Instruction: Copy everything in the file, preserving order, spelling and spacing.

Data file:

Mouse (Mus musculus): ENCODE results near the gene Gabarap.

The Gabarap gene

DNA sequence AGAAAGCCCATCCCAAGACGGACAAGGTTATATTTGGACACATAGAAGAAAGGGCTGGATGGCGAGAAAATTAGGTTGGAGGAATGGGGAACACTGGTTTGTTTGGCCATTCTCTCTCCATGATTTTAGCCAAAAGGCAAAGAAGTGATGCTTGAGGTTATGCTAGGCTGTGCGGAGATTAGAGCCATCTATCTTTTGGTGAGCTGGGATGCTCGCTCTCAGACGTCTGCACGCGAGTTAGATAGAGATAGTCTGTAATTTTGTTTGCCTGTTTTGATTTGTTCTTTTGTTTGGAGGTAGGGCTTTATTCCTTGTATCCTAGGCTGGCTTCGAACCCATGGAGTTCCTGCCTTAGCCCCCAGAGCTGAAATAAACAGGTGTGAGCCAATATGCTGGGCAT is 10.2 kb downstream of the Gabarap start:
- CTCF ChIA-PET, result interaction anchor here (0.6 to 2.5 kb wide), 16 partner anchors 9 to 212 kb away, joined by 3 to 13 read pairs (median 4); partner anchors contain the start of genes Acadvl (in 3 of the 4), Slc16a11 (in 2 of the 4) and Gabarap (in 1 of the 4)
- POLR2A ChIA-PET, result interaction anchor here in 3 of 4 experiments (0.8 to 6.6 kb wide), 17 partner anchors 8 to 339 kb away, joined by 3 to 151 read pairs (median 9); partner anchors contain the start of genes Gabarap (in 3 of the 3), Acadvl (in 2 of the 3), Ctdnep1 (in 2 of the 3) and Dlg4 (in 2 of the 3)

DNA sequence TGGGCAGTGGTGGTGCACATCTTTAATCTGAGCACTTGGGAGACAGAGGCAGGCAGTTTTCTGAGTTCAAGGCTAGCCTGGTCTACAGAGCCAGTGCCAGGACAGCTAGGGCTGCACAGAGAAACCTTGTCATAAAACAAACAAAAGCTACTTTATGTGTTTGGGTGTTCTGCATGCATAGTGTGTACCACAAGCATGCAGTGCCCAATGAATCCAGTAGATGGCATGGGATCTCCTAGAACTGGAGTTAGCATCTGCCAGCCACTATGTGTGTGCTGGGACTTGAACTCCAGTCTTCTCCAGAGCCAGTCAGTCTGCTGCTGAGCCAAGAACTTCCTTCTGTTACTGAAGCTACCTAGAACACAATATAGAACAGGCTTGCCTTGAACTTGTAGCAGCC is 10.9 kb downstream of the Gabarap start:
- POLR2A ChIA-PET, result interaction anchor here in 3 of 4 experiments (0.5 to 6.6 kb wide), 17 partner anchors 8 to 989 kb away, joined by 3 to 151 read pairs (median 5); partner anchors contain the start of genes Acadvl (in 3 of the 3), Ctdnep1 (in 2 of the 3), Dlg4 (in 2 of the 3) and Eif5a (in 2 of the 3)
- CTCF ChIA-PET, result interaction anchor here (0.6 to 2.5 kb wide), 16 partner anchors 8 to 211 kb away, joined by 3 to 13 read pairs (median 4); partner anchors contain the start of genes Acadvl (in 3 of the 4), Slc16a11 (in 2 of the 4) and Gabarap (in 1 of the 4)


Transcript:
Mouse (Mus musculus): ENCODE results near the gene Gabarap.

The Gabarap gene

DNA sequence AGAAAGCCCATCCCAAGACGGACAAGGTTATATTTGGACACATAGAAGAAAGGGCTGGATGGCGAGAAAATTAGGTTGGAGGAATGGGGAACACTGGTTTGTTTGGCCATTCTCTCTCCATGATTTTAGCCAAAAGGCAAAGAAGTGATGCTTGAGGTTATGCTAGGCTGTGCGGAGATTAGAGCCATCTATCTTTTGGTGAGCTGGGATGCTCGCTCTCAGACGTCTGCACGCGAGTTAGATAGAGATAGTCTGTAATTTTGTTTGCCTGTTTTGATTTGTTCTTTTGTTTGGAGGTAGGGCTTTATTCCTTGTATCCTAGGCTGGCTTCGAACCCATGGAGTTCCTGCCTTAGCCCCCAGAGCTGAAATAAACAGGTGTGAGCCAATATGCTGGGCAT is 10.2 kb downstream of the Gabarap start:
- CTCF ChIA-PET, result interaction anchor here (0.6 to 2.5 kb wide), 16 partner anchors 9 to 212 kb away, joined by 3 to 13 read pairs (median 4); partner anchors contain the start of genes Acadvl (in 3 of the 4), Slc16a11 (in 2 of the 4) and Gabarap (in 1 of the 4)
- POLR2A ChIA-PET, result interaction anchor here in 3 of 4 experiments (0.8 to 6.6 kb wide), 17 partner anchors 8 to 339 kb away, joined by 3 to 151 read pairs (median 9); partner anchors contain the start of genes Gabarap (in 3 of the 3), Acadvl (in 2 of the 3), Ctdnep1 (in 2 of the 3) and Dlg4 (in 2 of the 3)

DNA sequence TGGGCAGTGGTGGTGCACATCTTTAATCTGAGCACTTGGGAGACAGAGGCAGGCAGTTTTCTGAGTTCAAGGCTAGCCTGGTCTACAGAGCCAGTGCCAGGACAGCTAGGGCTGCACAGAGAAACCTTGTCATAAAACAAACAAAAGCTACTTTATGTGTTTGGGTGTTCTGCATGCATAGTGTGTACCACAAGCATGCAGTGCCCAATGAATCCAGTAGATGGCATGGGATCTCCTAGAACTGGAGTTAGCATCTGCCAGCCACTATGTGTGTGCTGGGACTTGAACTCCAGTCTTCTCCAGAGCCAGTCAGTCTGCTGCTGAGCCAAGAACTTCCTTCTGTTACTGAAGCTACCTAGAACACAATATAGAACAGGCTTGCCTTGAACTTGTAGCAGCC is 10.9 kb downstream of the Gabarap start:
- POLR2A ChIA-PET, result interaction anchor here in 3 of 4 experiments (0.5 to 6.6 kb wide), 17 partner anchors 8 to 989 kb away, joined by 3 to 151 read pairs (median 5); partner anchors contain the start of genes Acadvl (in 3 of the 3), Ctdnep1 (in 2 of the 3), Dlg4 (in 2 of the 3) and Eif5a (in 2 of the 3)
- CTCF ChIA-PET, result interaction anchor here (0.6 to 2.5 kb wide), 16 partner anchors 8 to 211 kb away, joined by 3 to 13 read pairs (median 4); partner anchors contain the start of genes Acadvl (in 3 of the 4), Slc16a11 (in 2 of the 4) and Gabarap (in 1 of the 4)